By Chris Joseph
By Chris Joseph
By Allie Conti
By Chuck Strouse
By Chris Joseph
By Chris Joseph
By Allie Conti
By Kyle Swenson
On September 9, 2007, a line of 40 people snaked single file through the highlands of Papua, New Guinea. Native Kaiberem villagers, perched on mountain ledges above, watched the travelers make their way uphill. It looked like an entire small town was trekking toward them through the forest.
The villagers are a diminutive people dressed in grass skirts, necklaces filled with the bones of the dead, and headdresses of cockatoo, lorikeet, and parrot feathers. The natives can slip unencumbered along the muddy paths of the New Guinea highlands, walking dozens of miles without food or drink. To them, that line of travelers loaded down with video equipment and energy bars must have looked as ridiculous as a colony of ants lugging twice their weight in bread crumbs. Few of the villagers watching the procession that day had ever laid eyes on a white person.
When the strange party arrived at Kaiberem that afternoon, the visitors handed around unimaginable devices: flashlights and compasses, sunglasses, cameras, and watches that signified time in ways the villagers hardly understood. The Kaiberem people huddled and grinned for the first photos they'd ever posed for, waving tiny American flags. Hosts and guests sat down to a lunch of sweet potatoes, corn, and green beans cooked in an underground pit. Afterward, a village elder remarked that he was "happy to see a white face" before he died.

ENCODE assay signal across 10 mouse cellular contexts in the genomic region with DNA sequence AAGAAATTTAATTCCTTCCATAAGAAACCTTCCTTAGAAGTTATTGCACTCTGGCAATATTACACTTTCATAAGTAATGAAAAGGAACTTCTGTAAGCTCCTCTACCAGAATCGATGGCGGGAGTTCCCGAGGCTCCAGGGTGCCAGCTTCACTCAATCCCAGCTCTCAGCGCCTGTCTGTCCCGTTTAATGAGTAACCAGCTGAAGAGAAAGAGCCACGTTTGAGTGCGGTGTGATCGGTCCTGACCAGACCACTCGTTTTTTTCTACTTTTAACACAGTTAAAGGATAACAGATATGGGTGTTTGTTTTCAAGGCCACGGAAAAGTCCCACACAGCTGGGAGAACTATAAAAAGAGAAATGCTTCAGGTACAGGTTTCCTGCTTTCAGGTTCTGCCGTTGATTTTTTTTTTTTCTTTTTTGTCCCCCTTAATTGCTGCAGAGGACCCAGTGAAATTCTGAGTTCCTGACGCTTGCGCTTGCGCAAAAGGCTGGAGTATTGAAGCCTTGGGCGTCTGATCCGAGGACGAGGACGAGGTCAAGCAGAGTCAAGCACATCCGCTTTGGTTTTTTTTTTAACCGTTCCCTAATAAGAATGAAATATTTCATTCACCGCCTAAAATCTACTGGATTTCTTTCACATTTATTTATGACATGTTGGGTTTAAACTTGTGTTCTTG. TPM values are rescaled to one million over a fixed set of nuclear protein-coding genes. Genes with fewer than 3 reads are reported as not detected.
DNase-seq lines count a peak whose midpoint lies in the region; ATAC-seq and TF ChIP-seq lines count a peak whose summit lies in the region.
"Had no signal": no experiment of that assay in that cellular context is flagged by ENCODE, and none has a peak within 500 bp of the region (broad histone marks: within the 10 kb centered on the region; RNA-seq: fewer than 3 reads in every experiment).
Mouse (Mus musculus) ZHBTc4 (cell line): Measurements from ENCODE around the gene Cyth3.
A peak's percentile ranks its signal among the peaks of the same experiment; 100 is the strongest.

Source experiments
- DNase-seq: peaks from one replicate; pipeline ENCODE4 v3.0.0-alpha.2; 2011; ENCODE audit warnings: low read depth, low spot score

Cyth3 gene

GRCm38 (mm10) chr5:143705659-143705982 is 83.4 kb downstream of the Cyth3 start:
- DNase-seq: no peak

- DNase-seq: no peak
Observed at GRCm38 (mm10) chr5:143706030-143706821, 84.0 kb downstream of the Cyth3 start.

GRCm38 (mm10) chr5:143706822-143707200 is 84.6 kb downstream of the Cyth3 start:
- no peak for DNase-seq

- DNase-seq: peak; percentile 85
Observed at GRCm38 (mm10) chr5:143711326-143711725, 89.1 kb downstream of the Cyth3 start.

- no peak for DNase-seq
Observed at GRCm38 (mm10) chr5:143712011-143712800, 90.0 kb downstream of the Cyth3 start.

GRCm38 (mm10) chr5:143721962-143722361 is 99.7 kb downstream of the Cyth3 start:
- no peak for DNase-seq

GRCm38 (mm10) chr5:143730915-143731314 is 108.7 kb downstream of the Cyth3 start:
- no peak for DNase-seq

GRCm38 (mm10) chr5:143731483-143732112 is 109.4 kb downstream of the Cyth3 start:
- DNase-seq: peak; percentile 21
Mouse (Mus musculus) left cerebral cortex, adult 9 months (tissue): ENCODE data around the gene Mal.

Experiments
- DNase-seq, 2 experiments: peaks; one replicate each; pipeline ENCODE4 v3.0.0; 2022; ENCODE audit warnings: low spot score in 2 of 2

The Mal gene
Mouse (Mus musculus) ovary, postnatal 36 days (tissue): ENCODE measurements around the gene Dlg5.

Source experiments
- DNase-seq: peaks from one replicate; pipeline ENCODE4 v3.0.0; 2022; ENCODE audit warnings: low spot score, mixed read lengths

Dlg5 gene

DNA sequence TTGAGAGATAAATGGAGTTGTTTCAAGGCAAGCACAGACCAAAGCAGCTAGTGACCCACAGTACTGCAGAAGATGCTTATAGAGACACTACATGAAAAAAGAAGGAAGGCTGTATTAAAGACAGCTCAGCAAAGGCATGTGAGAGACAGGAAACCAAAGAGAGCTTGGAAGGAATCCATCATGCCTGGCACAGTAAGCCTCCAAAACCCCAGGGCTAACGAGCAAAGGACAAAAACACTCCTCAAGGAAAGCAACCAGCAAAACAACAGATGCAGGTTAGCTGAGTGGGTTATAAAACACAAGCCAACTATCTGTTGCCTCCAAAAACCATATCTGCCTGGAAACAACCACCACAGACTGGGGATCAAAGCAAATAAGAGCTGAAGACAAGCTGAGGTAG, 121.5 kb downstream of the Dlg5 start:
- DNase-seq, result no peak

One of the white faces was Harvey Oyer III, a 39-year-old attorney from West Palm Beach. Tall, well muscled, with dusty reddish-blond hair, cool blue eyes, and translucently pale skin, Oyer was as great a novelty for the villagers as any flashlight or digital camera. The group Oyer had joined was a flag expedition mounted by the Explorer's Club; its purpose was to find and document remote Papuan villages in more than a month of walking.
Oyer was planning to interview all the Papuan people he could before their myths and histories were obliterated. And he could hardly move fast enough: The country was "crawling with missionaries," he wrote in his field report. The people he'd met in outlying villages were already reluctant to talk about the old ways: ancestors who flew from tree to tree, skull houses crammed with the bones of their fathers, sorcerers. The people of New Guinea knew they could trade their fresh Christian piety for medicine, clothing, and education. And communication wasn't easy: The natives spoke 400 separate languages.
Oyer was pushing into the heart of darkness for his own private reasons. The clay path he walked was slippery. Poisonous snakes known to strike a man dead lay hidden in the trees. He was damp, mud-stained, traveling through countryside the U.S. State Department had listed as "extremely dangerous." But with every step toward the remote interior of New Guinea, he moved away from a failed marriage, from the West Palm Beach law firm from which he'd just resigned, and from the tangled land deals he'd brokered.